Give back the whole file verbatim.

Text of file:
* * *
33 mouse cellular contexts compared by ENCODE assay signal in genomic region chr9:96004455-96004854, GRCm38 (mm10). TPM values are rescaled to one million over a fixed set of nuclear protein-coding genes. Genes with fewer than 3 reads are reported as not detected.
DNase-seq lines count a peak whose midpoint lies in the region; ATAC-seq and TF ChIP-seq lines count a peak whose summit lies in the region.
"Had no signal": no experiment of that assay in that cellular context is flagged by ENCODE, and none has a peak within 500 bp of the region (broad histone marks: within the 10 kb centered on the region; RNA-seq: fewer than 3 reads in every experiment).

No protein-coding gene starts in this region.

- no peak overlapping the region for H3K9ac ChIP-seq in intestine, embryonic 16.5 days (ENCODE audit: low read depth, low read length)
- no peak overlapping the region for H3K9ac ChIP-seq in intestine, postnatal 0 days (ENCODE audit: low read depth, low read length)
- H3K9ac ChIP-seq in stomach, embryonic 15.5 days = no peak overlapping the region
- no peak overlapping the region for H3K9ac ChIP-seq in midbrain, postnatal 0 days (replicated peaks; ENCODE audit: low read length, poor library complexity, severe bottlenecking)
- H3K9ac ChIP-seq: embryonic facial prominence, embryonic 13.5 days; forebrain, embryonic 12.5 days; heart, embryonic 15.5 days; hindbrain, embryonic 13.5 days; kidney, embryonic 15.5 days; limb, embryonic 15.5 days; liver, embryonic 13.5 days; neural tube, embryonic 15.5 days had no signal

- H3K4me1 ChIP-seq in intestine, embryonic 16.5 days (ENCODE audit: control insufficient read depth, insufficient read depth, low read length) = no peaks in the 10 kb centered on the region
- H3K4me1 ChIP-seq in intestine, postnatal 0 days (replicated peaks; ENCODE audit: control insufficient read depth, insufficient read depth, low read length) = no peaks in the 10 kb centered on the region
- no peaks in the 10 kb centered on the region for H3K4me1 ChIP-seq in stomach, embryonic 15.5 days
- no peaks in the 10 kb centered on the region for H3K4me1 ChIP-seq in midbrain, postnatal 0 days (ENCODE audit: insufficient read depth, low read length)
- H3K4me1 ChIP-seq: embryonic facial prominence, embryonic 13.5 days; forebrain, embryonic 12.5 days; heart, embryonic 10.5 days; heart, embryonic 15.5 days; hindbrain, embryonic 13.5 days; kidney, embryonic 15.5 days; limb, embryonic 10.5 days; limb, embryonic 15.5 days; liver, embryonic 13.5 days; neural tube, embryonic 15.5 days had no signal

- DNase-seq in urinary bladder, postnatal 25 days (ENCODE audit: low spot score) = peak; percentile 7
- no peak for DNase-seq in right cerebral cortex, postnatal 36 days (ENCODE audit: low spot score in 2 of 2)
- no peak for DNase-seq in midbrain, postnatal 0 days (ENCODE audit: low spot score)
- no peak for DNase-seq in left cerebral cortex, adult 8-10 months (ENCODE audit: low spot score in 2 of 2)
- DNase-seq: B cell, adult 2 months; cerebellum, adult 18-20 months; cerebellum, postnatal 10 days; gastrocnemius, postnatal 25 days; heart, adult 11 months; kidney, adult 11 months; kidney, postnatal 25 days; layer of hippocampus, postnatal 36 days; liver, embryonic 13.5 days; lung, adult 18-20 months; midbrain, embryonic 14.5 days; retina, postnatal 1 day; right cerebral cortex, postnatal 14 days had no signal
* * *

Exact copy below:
33 mouse cellular contexts compared by ENCODE assay signal in genomic region chr9:96004455-96004854, GRCm38 (mm10). TPM values are rescaled to one million over a fixed set of nuclear protein-coding genes. Genes with fewer than 3 reads are reported as not detected.
DNase-seq lines count a peak whose midpoint lies in the region; ATAC-seq and TF ChIP-seq lines count a peak whose summit lies in the region.
"Had no signal": no experiment of that assay in that cellular context is flagged by ENCODE, and none has a peak within 500 bp of the region (broad histone marks: within the 10 kb centered on the region; RNA-seq: fewer than 3 reads in every experiment).

No protein-coding gene starts in this region.

- no peak overlapping the region for H3K9ac ChIP-seq in intestine, embryonic 16.5 days (ENCODE audit: low read depth, low read length)
- no peak overlapping the region for H3K9ac ChIP-seq in intestine, postnatal 0 days (ENCODE audit: low read depth, low read length)
- H3K9ac ChIP-seq in stomach, embryonic 15.5 days = no peak overlapping the region
- no peak overlapping the region for H3K9ac ChIP-seq in midbrain, postnatal 0 days (replicated peaks; ENCODE audit: low read length, poor library complexity, severe bottlenecking)
- H3K9ac ChIP-seq: embryonic facial prominence, embryonic 13.5 days; forebrain, embryonic 12.5 days; heart, embryonic 15.5 days; hindbrain, embryonic 13.5 days; kidney, embryonic 15.5 days; limb, embryonic 15.5 days; liver, embryonic 13.5 days; neural tube, embryonic 15.5 days had no signal

- H3K4me1 ChIP-seq in intestine, embryonic 16.5 days (ENCODE audit: control insufficient read depth, insufficient read depth, low read length) = no peaks in the 10 kb centered on the region
- H3K4me1 ChIP-seq in intestine, postnatal 0 days (replicated peaks; ENCODE audit: control insufficient read depth, insufficient read depth, low read length) = no peaks in the 10 kb centered on the region
- no peaks in the 10 kb centered on the region for H3K4me1 ChIP-seq in stomach, embryonic 15.5 days
- no peaks in the 10 kb centered on the region for H3K4me1 ChIP-seq in midbrain, postnatal 0 days (ENCODE audit: insufficient read depth, low read length)
- H3K4me1 ChIP-seq: embryonic facial prominence, embryonic 13.5 days; forebrain, embryonic 12.5 days; heart, embryonic 10.5 days; heart, embryonic 15.5 days; hindbrain, embryonic 13.5 days; kidney, embryonic 15.5 days; limb, embryonic 10.5 days; limb, embryonic 15.5 days; liver, embryonic 13.5 days; neural tube, embryonic 15.5 days had no signal

- DNase-seq in urinary bladder, postnatal 25 days (ENCODE audit: low spot score) = peak; percentile 7
- no peak for DNase-seq in right cerebral cortex, postnatal 36 days (ENCODE audit: low spot score in 2 of 2)
- no peak for DNase-seq in midbrain, postnatal 0 days (ENCODE audit: low spot score)
- no peak for DNase-seq in left cerebral cortex, adult 8-10 months (ENCODE audit: low spot score in 2 of 2)
- DNase-seq: B cell, adult 2 months; cerebellum, adult 18-20 months; cerebellum, postnatal 10 days; gastrocnemius, postnatal 25 days; heart, adult 11 months; kidney, adult 11 months; kidney, postnatal 25 days; layer of hippocampus, postnatal 36 days; liver, embryonic 13.5 days; lung, adult 18-20 months; midbrain, embryonic 14.5 days; retina, postnatal 1 day; right cerebral cortex, postnatal 14 days had no signal